To the men we represent...

Following an exhausting few weeks for women, both in the Royal Holloway community and the wider world, your Sabbatical Officers call on you to step up and start taking action to change the narrative around discrimination, misogyny, and culture which leads to violence against women and minority genders.

The last few weeks have been exhausting for women, both in the Royal Holloway community and the wider world. As your Sabbatical Officers, and all women ourselves, we cannot stay silent on this matter.

We have been working hard on this issue with the University and internally at the Students’ Union; discussions have already occurred with the University about safety on campus, safety in the local community, and how this impacts different groups of students with different lived experiences of our campus. We are also relaunching our student security and safety review in preparation for (hopefully) reopening our nightclub venues later this year. We are now working towards engaging with our Collectives on this issue and developing action plans with the University and local community.

After the joy seen across social media celebrating inspirational women on International Women’s Day, we all quickly plummeted back to earth. Firstly, Megan Markle was openly rebutted for stating how she struggled with her mental health. Then we were all informed of the murder of Sarah Everard by a police officer, which was followed by a report from All-Party Parliamentary Groups for UN Women that stated 97% of women have experienced harassment or assault. Social media has been saturated with the constant reminder to women of the narrative that they are unsafe. This is not a conversation where we should forget or ignore the calls to action.

Speaking out on abuse and harassment

Recently, a new initiative called Everyone’s Invited has launched and gained significant traction in the media. The website is aimed at collating anonymous testimonies of abuse and harassment, particularly within schools and universities. The site also provides resources, signposts where individuals can find help, and brings together a community of individuals speaking out about this culture. The stories on this site provide a significant reminder that universities and their cultures are not at all exempt from the impact of this wider societal problem.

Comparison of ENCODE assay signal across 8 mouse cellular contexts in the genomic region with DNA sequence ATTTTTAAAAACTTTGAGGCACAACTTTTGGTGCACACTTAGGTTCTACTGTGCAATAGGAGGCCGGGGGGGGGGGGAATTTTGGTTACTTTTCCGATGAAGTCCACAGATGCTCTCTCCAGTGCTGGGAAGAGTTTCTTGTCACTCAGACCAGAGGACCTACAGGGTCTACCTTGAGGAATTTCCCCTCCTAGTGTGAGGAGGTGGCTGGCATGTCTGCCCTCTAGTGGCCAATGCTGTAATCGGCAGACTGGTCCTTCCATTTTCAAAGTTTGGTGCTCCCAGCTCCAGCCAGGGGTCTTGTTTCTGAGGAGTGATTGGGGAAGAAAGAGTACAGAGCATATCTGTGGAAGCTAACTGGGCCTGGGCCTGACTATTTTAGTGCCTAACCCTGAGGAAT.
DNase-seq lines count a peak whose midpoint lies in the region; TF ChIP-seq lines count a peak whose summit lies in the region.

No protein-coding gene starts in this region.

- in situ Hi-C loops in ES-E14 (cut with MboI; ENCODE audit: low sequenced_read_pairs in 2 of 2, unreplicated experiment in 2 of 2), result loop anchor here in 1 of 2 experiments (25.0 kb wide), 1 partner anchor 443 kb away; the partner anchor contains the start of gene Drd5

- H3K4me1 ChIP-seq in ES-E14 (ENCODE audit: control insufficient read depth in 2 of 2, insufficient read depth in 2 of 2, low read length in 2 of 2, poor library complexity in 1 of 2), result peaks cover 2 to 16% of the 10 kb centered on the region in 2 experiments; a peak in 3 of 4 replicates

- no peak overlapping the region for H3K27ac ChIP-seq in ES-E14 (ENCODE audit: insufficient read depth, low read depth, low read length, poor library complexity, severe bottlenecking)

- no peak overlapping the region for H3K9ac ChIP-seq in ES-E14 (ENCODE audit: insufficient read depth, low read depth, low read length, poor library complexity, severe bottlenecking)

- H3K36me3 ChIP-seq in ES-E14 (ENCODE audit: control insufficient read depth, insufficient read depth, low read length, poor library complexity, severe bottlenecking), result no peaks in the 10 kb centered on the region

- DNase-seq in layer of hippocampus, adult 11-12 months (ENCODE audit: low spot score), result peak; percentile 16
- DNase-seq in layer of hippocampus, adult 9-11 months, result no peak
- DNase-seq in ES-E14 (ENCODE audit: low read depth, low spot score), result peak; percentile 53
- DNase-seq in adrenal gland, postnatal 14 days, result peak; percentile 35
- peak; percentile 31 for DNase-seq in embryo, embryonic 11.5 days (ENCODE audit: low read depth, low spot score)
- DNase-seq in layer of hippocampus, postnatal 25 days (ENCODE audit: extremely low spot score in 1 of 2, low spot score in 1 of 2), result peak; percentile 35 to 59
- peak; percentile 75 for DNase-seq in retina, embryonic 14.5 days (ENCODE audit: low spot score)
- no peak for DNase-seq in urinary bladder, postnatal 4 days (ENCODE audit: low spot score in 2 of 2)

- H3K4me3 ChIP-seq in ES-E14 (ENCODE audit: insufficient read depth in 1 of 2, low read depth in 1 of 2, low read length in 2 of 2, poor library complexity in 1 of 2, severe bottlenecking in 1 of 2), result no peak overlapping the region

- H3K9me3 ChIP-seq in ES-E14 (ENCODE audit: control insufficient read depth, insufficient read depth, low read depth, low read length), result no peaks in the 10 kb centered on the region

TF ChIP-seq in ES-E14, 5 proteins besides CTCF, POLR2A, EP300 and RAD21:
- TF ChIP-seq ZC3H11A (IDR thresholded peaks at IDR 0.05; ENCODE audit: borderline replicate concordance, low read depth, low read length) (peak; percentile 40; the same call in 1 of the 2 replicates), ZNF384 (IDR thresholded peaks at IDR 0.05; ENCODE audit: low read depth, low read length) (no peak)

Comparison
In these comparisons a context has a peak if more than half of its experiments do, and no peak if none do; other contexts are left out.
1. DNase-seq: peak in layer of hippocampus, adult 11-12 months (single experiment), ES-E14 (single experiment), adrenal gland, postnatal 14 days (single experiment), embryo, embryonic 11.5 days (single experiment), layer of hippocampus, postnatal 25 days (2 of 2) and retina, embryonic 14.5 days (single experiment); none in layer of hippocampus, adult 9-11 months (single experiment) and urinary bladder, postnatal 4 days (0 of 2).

This narrative is not a surprise to any woman. Sadly, too many of us have personally experienced harassment or assault or know someone who has experienced it. And some of us are far more at risk due to class, race, religion, or sexual orientation. This has been made increasingly evident in the most recent attack on eight Asian Americans in Atlanta, six of whom were women. This was followed by a report from Stop AAPI Hate that 68% of reported incidents of anti-Asian hate since March 2020 have been reported by women.

There is a sense of collective grief amongst women hearing all these cases. Firstly, because we are all too aware that it could have been us, but secondly because it should not have taken murder to recognise the ongoing fear that women possess.

Help us change the narrative

Unfortunately, we all know that male voices speaking up are going to gain more attention and it is crucial that men recognise their privilege in helping us change this narrative. As hard as it is for many of us to admit, we can’t tackle this without you. We need you to step up and start taking action. It must be your place to comment on the discrimination, misogyny, and culture which leads to violence against women and minority genders.

We recognise that it may seem overwhelming, and it is hard to know where to start or how you can help, but you cannot continue to use this as an excuse because we need your voices to progress the conversation. 

Talk to your friends, colleagues, teammates, and family about the issue and how appalling it is. Attend bystander training to learn how to intervene. Ask the females closest to you what you can do to help them feel safe. Stand up for us when you hear friends using derogatory language. Learn how misogyny infiltrates our everyday lives and start working against it. Above all, please believe us when we tell you how very real and terrifying it can be to be a woman.

Internal support

Student Wellbeing

supportingyou@rhul.ac.uk

The University’s Wellbeing team provides support to all students with their general wellbeing. The Wellbeing Advisers will help coordinate the right support for you or refer you to others within the department for longer-term or more specialised support.

Student Counselling

counselling@royalholloway.ac.uk